European project tackles challenges of exascale computing

September 13, 2017 // By Nick Flaherty
The Sunway Taihulight  supercomputer in China
A pan-European project has started this month to bring together the technologies needed for exascale computing, tackling the key challenge of power usage.

The €20m EuroEXA project started this month, bringing together three existing exascale projects on FPGA accelerators, interconnect and 3D chip technologies to reach performance of 10 18 operations, 10 times that of today's fasest supercomputers.

The limiting factor for exascale computing is energy efficiency, says Dr Dirk Koch of the University of Manchester who is part of the Ecoscale project. He points to the Chinese Sunway Taihulight supercomputer as not too far away from exascale, with 10m cores that use 28MW of power for 125 petaflops of performance. “If you consider exascale we need 8x that performance, but this is more than all the performance of all the top 500 supercomputers,” he said. “That would be over 85m cores which would need 224MW of power. That’s $40,000/hr or $340m/yr in the US, and it would cost over $2bn.”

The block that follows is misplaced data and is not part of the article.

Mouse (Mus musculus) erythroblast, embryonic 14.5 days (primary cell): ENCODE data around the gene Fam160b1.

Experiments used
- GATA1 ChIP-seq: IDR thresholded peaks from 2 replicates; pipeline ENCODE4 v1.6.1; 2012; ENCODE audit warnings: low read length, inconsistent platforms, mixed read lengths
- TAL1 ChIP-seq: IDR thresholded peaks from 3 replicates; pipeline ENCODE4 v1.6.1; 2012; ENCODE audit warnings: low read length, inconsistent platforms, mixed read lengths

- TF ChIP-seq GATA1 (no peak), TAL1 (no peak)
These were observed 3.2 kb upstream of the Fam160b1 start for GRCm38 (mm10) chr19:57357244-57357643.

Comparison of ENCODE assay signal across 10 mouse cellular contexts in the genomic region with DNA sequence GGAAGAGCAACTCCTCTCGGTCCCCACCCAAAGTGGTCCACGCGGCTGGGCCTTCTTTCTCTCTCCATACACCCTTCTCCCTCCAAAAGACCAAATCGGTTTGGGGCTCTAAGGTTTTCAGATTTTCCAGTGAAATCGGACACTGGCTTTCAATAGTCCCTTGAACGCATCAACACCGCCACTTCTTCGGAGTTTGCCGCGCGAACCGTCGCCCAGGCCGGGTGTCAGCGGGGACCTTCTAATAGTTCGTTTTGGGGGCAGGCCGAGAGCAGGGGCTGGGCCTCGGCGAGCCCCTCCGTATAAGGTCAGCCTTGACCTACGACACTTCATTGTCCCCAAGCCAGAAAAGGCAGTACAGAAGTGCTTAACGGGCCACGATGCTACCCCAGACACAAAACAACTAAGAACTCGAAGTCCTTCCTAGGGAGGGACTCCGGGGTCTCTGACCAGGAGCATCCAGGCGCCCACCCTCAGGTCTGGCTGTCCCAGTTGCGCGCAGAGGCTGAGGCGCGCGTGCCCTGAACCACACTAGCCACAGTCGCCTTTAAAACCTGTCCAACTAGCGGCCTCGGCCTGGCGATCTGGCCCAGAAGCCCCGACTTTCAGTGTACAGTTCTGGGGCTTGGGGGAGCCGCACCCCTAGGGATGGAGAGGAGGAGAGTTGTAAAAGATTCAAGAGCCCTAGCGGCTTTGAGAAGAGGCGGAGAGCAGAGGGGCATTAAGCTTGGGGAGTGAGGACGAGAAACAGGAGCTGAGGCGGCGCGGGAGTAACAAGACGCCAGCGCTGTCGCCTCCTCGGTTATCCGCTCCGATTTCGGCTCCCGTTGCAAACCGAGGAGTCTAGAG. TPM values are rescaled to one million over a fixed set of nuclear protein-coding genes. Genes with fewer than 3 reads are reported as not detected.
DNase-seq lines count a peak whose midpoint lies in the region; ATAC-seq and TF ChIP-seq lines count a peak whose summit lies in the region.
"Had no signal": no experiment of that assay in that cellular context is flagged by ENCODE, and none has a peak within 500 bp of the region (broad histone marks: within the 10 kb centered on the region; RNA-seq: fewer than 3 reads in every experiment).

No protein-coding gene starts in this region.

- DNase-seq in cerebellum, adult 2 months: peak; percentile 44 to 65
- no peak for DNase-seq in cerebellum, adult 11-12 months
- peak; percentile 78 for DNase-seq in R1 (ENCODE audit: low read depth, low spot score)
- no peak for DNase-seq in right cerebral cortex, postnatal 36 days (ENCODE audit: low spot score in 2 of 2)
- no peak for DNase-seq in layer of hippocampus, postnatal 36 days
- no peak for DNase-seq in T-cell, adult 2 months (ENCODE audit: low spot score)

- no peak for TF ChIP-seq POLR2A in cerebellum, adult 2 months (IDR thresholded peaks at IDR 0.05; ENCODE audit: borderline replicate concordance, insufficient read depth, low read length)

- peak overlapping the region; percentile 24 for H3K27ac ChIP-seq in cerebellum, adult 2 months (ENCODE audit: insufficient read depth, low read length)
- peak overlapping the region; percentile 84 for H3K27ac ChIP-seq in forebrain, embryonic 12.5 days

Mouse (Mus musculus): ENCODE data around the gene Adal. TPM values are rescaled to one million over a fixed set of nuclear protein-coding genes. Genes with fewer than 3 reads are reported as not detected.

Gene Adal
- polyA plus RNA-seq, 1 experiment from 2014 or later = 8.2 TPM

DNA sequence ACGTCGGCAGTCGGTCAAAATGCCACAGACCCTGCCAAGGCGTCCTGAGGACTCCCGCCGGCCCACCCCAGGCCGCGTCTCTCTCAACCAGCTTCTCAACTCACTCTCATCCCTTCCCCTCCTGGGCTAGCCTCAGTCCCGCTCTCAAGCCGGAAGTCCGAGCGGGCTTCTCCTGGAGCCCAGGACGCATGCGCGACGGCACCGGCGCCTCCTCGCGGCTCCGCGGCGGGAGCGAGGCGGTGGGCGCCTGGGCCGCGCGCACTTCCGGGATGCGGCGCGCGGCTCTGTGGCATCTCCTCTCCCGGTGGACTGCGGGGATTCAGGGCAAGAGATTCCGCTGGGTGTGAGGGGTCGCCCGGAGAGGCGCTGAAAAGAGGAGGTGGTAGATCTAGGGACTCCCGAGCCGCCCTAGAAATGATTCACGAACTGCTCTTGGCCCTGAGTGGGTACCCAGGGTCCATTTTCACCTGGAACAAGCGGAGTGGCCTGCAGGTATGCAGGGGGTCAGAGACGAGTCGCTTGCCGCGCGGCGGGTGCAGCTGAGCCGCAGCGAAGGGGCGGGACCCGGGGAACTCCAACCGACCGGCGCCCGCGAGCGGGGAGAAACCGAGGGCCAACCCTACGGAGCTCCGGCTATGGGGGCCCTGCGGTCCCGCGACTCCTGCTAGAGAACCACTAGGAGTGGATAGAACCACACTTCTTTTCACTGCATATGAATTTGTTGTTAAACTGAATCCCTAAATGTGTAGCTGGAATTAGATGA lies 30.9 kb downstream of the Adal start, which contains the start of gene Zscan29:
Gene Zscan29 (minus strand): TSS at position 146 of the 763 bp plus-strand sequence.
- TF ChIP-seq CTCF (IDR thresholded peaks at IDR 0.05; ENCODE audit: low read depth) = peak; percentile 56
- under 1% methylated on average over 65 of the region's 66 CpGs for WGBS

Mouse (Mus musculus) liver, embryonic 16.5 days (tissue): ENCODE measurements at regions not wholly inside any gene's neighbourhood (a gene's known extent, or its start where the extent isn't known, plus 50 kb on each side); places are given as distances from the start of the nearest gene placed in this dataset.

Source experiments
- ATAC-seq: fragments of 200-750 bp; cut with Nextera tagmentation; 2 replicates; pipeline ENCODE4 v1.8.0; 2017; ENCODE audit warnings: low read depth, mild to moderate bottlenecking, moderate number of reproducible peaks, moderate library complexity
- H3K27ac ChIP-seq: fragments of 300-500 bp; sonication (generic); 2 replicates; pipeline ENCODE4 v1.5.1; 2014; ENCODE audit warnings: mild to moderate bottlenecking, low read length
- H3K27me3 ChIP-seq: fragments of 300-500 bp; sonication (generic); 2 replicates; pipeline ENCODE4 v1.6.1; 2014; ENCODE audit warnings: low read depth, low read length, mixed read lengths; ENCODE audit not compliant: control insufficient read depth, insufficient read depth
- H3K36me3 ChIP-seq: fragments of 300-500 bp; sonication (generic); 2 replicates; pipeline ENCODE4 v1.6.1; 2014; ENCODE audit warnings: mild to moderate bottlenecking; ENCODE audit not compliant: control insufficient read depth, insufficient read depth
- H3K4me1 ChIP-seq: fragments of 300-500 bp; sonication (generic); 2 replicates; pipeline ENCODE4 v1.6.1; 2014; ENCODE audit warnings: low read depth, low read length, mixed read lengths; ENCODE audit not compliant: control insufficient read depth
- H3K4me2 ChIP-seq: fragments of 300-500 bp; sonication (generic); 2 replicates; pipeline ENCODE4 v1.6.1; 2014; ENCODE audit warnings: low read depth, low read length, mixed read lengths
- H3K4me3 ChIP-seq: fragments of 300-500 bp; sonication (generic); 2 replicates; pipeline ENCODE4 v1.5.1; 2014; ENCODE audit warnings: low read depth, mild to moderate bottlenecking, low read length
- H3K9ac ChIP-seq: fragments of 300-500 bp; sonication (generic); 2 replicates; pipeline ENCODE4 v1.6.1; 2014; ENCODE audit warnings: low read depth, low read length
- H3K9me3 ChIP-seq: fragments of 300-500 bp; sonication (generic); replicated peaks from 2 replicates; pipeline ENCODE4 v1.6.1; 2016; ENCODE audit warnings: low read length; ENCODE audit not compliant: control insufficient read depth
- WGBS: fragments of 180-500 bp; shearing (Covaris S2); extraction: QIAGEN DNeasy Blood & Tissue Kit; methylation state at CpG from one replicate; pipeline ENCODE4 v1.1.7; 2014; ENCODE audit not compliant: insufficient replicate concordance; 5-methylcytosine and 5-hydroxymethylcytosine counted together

“So energy efficiency is the ultimate key, and integration is the key for performance, the more you can do on a single chip the better,” he said.

He points to FPGA performance as double that of a GPU on a specific problem for 1/10th of the power. “That’s exactly where we want to go,” he said. “That would use 40MW at exascale. This is the beauty of FPGAs, integrating more of the functions on a single chip. Data management is key. Don’t move data to compute, but move compute to the data, which means reconfiguring the FPGA where the data is.”

“Just using CPUS and GPUs will not do the job and it has to be done with FPGAs which will need new programming models. At Manchester we are working on OpenCL as the programming model to configurable modules that can be plugged into a system as an HPC accelerator.”

The two other projects are looking at high performance computing interconnect and 3D chip packaging for faster local interconnects.